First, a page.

We interviewed 10 Japanese athletes and one Miyazaki-born British athlete in the buildup to this summer’s Olympic Games. All are seen as medal contenders, but can they live up to the hype? Here’s a reminder of why they are expected to do well in Tokyo and when you can watch them in action.
1. Ryo Kiyuna
The Okinawan machine begins his quest for gold in the kata competition on the morning of August 6 with the final later that evening.
A three-time world champion and 2017 World Games winner, Ryo Kiyuna has been almost unbeatable for the past eight years yet remains a relative unknown in Japan. With karate making its Olympic debut this year, it’s a great opportunity for the Okinawan to showcase his amazing array of skills to a much wider audience.
Read more about Ryo Kiyuna.
2. Sky Brown
The child prodigy represents Team GB in the Park Skateboarding competition on August 4.
“People sometimes tell me I’m too small or this isn’t a sport for girls, and I love hearing that,” Sky Brown told TW in 2019. “It’s the best motivation. I feel there’s a fire in me and those kinds of comments spark something. [Laughs] I’m happy to be one of the youngest and want to keep pushing the limit in women’s skateboarding. I believe anything’s possible when I go out to perform and I want to let every girl out there know that they can do anything, too.”
Read more about Sky Brown.
3. Kento Momota
Badminton kicks off on July 24. Momota hopes to play in the final on August 2.
Working out the best way to beat Kento Momota is one thing; putting it into practice is another. The Japanese athlete has a fine record against the world’s best. As a youngster, he was touted as a future great, though skeptics felt his laid-back attitude could hold him back. Now more focused than ever, he appears destined to fulfill that early promise.
Read more about Kento Momota.
4. Yuta Wakimoto
The first round of men’s keirin is on August 4. Wakimoto is aiming for the final the following day.
Having practiced with middle-distance riders earlier in his career, Yuta Wakimoto is known for his stamina. He likes to get in front early and maintain a strong pace throughout. On form, he can be a very hard man to catch, though admits that his biggest weakness is his acceleration if he needs to kick on toward the end of the race.
Read more about Yuta Wakimoto.
5. Yumi Kajihara
The women’s omnium races will take place on August 5. Can Yumi Kajihara challenge for a medal?
She won five gold medals at the Asian Youth Championships in 2015 and then followed that up with a silver at the World Youth Championships the same year. It was at that point, she set herself the target of becoming the number one racer on the planet. Though an ambitious target, she has already shown it’s no pipe dream, taking home two consecutive omnium World Cup titles in December 2017.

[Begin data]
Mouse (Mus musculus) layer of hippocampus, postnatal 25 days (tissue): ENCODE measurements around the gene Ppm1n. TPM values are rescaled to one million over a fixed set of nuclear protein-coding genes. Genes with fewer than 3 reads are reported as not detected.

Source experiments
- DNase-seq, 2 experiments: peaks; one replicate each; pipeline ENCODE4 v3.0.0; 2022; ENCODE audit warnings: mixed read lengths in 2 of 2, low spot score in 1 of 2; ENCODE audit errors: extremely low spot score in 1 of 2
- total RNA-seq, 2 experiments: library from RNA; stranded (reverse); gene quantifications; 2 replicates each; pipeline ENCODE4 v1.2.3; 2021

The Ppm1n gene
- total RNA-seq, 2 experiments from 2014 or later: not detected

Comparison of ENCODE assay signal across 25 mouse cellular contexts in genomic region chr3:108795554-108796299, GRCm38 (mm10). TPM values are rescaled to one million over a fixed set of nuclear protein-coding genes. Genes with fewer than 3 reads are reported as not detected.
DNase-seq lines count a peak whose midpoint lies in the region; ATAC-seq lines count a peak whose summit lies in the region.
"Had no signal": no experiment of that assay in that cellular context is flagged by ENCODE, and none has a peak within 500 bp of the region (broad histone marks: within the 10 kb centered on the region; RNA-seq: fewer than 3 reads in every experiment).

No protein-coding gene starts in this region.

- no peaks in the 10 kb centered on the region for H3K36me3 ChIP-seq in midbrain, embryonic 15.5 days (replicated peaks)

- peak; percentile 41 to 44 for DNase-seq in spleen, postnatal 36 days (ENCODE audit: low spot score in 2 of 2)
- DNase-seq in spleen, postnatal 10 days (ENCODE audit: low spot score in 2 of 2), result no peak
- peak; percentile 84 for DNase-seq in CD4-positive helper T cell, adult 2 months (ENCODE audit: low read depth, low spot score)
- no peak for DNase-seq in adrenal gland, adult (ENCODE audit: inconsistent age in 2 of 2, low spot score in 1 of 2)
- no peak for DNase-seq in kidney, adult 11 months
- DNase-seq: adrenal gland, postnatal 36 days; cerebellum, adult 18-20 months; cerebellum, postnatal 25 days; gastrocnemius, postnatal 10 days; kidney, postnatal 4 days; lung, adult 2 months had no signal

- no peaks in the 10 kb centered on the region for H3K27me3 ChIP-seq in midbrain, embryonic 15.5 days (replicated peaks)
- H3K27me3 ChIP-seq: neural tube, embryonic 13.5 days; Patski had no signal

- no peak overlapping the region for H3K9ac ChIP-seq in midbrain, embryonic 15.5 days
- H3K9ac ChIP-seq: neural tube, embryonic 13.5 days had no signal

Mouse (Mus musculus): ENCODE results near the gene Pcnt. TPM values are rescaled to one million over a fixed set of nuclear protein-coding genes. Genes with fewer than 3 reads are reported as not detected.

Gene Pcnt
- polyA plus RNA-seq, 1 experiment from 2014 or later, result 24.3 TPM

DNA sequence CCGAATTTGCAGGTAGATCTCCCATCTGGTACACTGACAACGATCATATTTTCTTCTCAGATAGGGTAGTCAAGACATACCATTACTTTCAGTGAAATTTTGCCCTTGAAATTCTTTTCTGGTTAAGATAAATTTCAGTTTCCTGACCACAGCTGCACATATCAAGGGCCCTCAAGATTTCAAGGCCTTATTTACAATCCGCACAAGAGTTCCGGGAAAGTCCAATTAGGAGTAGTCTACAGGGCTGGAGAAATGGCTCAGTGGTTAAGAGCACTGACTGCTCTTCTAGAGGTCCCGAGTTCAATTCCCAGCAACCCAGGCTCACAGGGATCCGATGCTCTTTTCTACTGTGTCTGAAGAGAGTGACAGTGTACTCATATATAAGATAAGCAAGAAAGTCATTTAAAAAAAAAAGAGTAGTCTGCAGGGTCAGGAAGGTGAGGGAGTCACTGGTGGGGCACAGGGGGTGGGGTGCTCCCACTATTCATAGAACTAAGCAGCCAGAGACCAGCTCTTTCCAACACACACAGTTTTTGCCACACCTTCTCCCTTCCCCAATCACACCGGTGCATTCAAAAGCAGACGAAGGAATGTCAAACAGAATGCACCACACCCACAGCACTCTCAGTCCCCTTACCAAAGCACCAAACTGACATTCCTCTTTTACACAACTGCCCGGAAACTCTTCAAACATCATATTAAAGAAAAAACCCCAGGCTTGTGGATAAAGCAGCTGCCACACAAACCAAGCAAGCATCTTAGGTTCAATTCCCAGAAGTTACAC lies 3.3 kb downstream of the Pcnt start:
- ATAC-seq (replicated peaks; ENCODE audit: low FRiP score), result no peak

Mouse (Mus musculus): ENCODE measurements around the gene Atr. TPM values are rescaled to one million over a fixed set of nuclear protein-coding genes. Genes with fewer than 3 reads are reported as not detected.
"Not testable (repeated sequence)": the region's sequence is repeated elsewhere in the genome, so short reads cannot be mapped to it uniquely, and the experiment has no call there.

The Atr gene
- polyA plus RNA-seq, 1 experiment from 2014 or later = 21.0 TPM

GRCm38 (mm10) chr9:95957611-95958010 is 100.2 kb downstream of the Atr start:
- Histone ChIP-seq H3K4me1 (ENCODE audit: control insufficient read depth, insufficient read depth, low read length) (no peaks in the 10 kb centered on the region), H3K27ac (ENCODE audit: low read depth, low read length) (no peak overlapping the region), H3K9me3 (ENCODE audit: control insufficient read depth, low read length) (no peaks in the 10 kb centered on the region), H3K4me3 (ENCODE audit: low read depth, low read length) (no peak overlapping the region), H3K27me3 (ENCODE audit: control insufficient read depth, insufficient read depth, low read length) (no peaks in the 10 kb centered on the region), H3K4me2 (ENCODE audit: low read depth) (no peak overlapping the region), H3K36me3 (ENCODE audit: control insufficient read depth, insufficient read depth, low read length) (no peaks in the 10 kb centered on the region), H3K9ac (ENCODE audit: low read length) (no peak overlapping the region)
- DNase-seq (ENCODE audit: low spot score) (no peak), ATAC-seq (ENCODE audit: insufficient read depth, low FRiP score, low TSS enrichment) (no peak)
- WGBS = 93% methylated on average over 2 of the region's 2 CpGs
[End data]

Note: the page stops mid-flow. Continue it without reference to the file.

Read more about Yumi Kajihara.
6. Daiya Seto
From July 24-30, Seto will compete in the 200m and 400m individual medleys as well as the 200m butterfly.
Daiya Seto, 27, was in scintillating form before the coronavirus pandemic, becoming Japan’s first-ever 200m and 400m individual medley (IM) double gold medalist at the 2019 World Aquatics Championships in Gwangju, South Korea. It’s a feat that was achieved by just three swimmers before him: Michael Phelps, Ryan Lochte and Chase Kalisz, all from America.
Read more about Daiya Seto.
7. Tomoa Narasaki
The current World Champion climber, Narasaki begins his ascent on August 3 with the final on August 5.
Having won the World Championships and World Cup in the combined event (speed climbing, bouldering and lead) in 2019, Tomoa Narasaki was seen as odds on favorite for gold in Tokyo. Since the pandemic, however, his form hasn’t been as good. That said, anything less than a top-place finish for the 25-year-old this summer would be seen as a disappointment.
Read more about Tomoa Narasaki.
8. Yukako Kawai
The wrestling sister act begins on August 3 with the younger of the siblings in action in the 62kg category. The final is the following day.
Yukako Kawai confirmed her place at the Games after winning a bronze medal at the 2019 World Championships in Kazakhstan. Three years earlier, she watched her sister in Rio alongside her parents. “Until then, competing at the Olympics seemed so far away for me, but after seeing my sister win the gold medal, my desire to participate at the Games alongside her grew quickly,” she told TW.
Read more about Yukako Kawai.
9. Risako Kawai
The gold medalist from Rio performs in the lower 57kg category from August 4. She has high hopes of being in the final on August 5.
At the Rio Games in 2016, Risako Kawai won the gold medal in the 63kg division but in qualifying for this summer’s event, she opted for the 57kg tournament, effectively leaving the pathway open for her younger sibling to make it through to her first-ever Olympics in the higher weight class.
Read more about Risako Kawai.
10. Saki Kumagai
Bayern Munich’s new signing leads Nadeshiko Japan out for its first game on July 21 against Canada.
At an international level, Saki Kumagai has garnered more than 100 caps and in 2011 famously helped Japan lift the World Cup, scoring the winning penalty in the final against America. A year later, she was part of the Japanese squad that had to settle for silver at the London Olympics, narrowly losing 2-1 to the States in the final.
Read more about Saki Kumagai.
11. Takuya Haneda
Appearing in his fourth Olympics, Takuya Haneda takes part in the men’s slalom C1 heats on July 25 with the final the next day.
In Rio five years ago, he became the first Asian canoeist to win a medal at the Olympics in the men’s slalom C1. The color back then was bronze. On home soil, he’s hoping to win something even shinier.
Read more about Takuya Haneda.
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